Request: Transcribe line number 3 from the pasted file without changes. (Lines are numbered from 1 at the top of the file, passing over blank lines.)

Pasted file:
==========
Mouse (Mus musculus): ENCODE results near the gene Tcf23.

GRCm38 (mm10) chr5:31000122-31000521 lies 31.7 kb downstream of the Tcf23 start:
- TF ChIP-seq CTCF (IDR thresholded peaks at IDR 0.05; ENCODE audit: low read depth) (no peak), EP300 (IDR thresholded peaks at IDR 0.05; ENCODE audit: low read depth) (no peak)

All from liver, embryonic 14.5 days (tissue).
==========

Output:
- TF ChIP-seq CTCF (IDR thresholded peaks at IDR 0.05; ENCODE audit: low read depth) (no peak), EP300 (IDR thresholded peaks at IDR 0.05; ENCODE audit: low read depth) (no peak)